Since the early 1970s, social scientists have found that marriage benefits the health of men more than women, but new research in the September Journal of Health and Social Behavior (Vol. 49, No. 3) suggests this is changing: Single men are now almost as healthy as their wedded counterparts.
Michigan State University sociologist Hui Liu, PhD, examined National Health Interview Survey data gathered between 1972 and 2003—a sample that includes information from more than 1 million men and women—and found that never-married men increasingly report good health at rates similar to those of married men over time, suggesting that wedded bliss may no longer improve men's health as much as it once did. Liu says this may be due to the fact that men's never-married status may now be less stigmatized or because single men increasingly have access to rich networks of friends and family, which allow them to find more social support outside of marriage.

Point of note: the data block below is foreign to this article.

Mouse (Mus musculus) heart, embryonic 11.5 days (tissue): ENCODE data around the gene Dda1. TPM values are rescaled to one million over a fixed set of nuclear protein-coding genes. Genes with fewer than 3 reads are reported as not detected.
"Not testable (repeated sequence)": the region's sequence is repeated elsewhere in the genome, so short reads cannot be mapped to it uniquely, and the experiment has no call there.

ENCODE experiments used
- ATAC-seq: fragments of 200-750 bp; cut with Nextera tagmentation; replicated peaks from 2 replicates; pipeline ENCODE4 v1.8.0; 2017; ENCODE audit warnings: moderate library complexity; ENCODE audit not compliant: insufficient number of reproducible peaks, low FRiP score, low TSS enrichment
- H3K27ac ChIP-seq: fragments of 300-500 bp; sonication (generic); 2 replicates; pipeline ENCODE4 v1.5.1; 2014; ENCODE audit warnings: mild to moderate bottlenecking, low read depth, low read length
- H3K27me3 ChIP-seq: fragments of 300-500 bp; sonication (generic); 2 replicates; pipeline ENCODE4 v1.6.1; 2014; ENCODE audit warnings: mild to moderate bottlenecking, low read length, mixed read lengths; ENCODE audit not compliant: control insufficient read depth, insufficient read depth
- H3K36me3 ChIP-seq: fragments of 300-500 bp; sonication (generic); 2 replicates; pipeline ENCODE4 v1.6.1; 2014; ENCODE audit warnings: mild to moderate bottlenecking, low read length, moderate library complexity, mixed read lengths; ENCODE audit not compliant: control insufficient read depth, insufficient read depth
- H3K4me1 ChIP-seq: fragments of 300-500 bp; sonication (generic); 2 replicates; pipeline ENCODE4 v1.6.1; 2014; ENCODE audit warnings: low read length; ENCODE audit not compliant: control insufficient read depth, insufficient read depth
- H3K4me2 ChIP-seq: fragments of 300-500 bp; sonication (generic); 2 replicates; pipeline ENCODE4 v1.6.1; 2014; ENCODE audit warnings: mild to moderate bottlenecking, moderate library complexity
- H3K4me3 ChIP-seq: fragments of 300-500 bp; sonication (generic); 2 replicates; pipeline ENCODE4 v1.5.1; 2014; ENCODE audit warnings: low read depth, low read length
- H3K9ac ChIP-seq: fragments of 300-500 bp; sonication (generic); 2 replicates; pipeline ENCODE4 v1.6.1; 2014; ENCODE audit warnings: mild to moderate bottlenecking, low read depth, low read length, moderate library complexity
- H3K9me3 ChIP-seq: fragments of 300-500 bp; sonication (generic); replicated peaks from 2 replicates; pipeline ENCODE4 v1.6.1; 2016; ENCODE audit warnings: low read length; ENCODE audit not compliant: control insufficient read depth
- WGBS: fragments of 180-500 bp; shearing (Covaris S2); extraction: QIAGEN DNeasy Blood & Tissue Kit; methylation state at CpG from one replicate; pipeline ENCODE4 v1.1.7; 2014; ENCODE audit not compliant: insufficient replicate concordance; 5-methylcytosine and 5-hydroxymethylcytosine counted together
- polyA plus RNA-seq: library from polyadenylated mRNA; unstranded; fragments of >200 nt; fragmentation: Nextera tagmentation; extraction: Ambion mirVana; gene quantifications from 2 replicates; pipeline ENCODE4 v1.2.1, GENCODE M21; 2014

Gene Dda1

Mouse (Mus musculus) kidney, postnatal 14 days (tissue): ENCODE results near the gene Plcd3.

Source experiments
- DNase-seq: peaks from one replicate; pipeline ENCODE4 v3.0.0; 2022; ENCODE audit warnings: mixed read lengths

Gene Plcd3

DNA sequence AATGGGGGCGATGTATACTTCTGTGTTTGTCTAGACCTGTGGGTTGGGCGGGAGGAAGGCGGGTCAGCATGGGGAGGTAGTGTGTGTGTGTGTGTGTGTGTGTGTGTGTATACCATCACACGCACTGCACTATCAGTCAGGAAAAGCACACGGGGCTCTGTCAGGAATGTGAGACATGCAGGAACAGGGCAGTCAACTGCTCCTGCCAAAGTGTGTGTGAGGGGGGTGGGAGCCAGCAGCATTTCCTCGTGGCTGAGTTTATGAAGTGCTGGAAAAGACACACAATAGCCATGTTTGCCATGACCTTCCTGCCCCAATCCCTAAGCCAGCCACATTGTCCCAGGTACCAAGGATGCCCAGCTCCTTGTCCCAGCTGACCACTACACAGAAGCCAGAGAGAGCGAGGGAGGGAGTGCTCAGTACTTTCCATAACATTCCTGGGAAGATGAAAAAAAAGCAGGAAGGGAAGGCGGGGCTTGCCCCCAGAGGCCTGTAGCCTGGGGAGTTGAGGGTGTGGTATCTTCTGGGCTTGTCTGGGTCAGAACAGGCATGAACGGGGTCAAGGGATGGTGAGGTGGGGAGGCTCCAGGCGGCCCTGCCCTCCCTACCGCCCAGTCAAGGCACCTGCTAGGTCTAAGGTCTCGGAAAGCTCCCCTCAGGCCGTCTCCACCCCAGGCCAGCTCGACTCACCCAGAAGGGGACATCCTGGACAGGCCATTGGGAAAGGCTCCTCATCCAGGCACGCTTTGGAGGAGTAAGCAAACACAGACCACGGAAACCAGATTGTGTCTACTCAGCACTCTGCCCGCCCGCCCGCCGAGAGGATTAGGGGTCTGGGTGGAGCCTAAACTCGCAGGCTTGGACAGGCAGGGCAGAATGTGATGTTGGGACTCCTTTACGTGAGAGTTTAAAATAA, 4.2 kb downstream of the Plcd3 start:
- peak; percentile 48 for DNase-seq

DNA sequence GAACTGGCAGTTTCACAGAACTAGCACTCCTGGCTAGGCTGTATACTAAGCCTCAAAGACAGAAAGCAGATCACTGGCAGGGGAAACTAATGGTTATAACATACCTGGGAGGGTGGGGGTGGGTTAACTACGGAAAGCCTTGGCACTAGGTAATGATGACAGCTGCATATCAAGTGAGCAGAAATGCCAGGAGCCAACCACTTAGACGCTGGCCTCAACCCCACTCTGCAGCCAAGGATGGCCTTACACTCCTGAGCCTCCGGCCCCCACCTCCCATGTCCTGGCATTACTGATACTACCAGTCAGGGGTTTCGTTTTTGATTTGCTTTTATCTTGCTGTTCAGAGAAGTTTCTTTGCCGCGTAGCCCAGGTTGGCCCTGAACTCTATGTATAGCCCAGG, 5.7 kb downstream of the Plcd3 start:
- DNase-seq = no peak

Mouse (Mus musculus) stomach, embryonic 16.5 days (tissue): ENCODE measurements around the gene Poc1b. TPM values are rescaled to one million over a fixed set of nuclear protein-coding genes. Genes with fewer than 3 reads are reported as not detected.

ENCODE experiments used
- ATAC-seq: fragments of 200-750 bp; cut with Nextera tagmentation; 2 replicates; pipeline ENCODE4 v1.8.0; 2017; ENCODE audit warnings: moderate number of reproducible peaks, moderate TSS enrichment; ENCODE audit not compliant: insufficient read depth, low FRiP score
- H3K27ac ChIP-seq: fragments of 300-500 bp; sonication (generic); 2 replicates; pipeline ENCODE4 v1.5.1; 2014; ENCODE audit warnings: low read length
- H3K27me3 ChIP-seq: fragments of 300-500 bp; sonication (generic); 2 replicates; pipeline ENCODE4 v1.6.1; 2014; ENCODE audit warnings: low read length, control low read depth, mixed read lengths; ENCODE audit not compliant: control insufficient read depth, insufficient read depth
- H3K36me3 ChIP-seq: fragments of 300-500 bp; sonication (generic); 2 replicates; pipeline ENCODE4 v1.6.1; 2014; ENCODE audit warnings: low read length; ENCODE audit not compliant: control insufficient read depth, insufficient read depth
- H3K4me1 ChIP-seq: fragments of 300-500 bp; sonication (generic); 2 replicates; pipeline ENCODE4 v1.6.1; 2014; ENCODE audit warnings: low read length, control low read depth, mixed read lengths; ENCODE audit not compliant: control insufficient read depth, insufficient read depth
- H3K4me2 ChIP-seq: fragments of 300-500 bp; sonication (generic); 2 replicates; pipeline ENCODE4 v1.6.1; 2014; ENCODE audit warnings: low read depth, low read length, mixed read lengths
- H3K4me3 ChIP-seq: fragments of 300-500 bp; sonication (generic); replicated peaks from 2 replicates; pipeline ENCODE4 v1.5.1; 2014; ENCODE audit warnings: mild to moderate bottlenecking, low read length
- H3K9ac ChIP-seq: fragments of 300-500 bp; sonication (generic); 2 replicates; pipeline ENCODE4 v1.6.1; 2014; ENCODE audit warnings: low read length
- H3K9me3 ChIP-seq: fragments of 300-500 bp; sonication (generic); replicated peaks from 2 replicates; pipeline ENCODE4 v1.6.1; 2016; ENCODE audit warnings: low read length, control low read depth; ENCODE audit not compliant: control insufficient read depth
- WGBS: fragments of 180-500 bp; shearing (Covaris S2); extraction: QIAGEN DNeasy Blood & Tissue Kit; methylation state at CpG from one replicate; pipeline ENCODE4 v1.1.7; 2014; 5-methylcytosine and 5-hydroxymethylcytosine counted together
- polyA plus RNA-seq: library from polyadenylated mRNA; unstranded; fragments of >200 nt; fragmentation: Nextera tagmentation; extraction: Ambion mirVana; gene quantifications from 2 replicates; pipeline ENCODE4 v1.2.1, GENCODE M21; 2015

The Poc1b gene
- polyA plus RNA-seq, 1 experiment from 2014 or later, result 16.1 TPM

The shift, Liu notes, may provoke changes to programs and policies designed to encourage marriage.
"Actually, getting married greatly increases one's chance of being divorced or widowed, which our results show hurts people's health today much more than 30 years ago," Liu says.
She suggests this may be because people are now living longer than in the 1970s, which can increase marriage duration and lead to greater stress when one partner dies.